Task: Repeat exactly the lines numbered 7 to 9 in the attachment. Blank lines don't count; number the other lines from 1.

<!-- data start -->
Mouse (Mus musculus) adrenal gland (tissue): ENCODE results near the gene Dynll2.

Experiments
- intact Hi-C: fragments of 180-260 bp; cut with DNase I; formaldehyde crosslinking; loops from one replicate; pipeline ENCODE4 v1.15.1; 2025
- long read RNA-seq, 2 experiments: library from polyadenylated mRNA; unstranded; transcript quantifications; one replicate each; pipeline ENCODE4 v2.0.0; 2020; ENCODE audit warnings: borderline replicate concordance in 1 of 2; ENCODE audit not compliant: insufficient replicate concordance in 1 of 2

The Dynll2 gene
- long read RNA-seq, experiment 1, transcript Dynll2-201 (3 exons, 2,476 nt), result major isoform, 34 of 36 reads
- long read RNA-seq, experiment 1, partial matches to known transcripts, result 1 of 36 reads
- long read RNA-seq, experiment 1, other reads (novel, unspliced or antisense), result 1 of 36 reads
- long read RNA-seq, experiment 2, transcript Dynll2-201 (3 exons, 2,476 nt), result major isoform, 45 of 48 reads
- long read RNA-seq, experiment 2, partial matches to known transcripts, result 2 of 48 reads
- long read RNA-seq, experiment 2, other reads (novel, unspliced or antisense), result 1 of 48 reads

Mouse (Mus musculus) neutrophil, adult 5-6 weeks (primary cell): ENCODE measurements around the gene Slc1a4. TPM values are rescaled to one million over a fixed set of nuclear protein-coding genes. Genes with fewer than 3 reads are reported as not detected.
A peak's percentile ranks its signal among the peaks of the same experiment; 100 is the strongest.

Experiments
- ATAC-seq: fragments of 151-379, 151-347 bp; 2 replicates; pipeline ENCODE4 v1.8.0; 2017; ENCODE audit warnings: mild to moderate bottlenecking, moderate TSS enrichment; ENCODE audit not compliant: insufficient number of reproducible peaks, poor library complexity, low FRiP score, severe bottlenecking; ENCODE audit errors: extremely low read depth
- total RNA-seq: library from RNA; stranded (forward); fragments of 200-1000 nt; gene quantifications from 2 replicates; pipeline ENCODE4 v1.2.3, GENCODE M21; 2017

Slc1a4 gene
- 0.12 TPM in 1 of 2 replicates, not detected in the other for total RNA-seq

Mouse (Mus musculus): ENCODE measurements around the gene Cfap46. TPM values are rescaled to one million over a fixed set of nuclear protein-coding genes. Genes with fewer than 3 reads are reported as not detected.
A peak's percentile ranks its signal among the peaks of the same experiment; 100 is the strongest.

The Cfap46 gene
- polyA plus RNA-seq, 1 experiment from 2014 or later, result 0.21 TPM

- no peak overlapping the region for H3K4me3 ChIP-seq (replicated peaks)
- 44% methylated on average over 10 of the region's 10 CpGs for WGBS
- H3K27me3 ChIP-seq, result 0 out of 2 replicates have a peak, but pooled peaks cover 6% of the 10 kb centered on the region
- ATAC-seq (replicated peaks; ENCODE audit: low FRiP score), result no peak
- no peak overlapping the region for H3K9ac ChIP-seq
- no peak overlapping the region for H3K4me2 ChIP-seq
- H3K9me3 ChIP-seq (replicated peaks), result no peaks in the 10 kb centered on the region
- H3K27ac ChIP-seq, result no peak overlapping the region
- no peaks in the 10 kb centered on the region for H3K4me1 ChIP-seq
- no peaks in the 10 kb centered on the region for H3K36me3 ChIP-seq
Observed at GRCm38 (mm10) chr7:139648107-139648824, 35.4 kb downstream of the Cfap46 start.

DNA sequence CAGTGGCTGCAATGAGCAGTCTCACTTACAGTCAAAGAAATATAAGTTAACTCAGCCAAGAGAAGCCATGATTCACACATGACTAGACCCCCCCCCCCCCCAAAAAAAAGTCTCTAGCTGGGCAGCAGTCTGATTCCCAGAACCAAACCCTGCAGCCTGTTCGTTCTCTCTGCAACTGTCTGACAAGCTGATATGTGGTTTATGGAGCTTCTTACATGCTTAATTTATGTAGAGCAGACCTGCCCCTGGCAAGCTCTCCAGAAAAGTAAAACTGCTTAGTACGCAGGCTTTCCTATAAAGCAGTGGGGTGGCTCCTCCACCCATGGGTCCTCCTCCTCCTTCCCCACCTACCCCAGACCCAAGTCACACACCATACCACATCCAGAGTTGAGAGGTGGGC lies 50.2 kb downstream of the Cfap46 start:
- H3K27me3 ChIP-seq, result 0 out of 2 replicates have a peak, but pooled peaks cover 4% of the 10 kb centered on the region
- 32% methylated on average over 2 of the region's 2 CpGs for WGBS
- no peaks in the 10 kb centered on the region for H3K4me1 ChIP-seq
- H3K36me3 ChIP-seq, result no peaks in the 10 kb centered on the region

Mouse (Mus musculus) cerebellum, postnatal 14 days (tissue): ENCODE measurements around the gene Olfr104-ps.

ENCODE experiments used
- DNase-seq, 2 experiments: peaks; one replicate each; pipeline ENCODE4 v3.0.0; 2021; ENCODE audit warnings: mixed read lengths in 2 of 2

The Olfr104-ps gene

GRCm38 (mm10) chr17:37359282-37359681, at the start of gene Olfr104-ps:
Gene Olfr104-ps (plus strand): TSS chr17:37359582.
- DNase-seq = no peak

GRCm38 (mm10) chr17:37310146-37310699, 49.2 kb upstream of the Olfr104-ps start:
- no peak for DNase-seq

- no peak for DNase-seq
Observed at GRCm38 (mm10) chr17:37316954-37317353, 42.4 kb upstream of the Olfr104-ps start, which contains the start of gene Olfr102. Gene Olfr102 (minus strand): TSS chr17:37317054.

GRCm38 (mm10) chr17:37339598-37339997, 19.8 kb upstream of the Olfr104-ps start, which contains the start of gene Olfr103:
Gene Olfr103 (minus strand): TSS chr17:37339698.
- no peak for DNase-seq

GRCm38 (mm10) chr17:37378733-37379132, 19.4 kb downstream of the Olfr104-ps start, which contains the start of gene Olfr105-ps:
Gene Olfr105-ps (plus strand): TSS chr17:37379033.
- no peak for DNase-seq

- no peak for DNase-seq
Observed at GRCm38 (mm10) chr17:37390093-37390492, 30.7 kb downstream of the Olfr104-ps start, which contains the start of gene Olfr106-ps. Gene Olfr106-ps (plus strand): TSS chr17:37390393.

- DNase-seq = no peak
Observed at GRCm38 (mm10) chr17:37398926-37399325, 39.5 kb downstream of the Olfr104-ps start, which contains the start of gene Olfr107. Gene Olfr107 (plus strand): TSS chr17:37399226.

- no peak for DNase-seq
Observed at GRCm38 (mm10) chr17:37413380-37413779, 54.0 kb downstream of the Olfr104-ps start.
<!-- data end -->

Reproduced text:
- long read RNA-seq, experiment 1, partial matches to known transcripts, result 1 of 36 reads
- long read RNA-seq, experiment 1, other reads (novel, unspliced or antisense), result 1 of 36 reads
- long read RNA-seq, experiment 2, transcript Dynll2-201 (3 exons, 2,476 nt), result major isoform, 45 of 48 reads